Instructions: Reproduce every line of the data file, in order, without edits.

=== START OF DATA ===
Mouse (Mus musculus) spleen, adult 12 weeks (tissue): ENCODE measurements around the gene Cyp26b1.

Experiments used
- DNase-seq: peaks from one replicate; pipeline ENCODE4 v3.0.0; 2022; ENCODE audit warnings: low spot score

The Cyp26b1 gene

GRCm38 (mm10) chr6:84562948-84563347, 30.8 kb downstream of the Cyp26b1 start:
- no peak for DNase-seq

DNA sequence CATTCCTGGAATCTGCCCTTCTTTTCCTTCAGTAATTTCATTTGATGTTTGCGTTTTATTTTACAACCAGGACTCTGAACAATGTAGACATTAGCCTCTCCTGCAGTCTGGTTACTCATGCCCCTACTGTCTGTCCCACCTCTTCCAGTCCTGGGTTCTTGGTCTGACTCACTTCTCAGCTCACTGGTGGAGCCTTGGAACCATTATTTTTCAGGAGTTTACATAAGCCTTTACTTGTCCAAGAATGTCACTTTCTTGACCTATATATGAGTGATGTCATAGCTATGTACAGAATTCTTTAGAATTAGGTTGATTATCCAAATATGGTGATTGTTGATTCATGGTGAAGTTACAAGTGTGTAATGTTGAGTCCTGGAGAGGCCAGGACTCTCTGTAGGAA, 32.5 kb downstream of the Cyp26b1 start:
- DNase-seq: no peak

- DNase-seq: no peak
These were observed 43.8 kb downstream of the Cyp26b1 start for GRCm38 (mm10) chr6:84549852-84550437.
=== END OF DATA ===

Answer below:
Mouse (Mus musculus) spleen, adult 12 weeks (tissue): ENCODE measurements around the gene Cyp26b1.

Experiments used
- DNase-seq: peaks from one replicate; pipeline ENCODE4 v3.0.0; 2022; ENCODE audit warnings: low spot score

The Cyp26b1 gene

GRCm38 (mm10) chr6:84562948-84563347, 30.8 kb downstream of the Cyp26b1 start:
- no peak for DNase-seq

DNA sequence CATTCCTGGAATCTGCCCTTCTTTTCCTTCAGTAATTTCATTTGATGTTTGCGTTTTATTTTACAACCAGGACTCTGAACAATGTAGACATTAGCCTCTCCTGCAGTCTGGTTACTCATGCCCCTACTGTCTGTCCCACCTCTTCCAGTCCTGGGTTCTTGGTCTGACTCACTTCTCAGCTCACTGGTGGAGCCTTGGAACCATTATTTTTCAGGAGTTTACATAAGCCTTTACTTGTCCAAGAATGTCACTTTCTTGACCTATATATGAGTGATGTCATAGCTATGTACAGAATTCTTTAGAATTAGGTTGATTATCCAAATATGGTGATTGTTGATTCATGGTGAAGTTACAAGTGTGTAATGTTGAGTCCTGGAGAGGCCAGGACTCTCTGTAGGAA, 32.5 kb downstream of the Cyp26b1 start:
- DNase-seq: no peak

- DNase-seq: no peak
These were observed 43.8 kb downstream of the Cyp26b1 start for GRCm38 (mm10) chr6:84549852-84550437.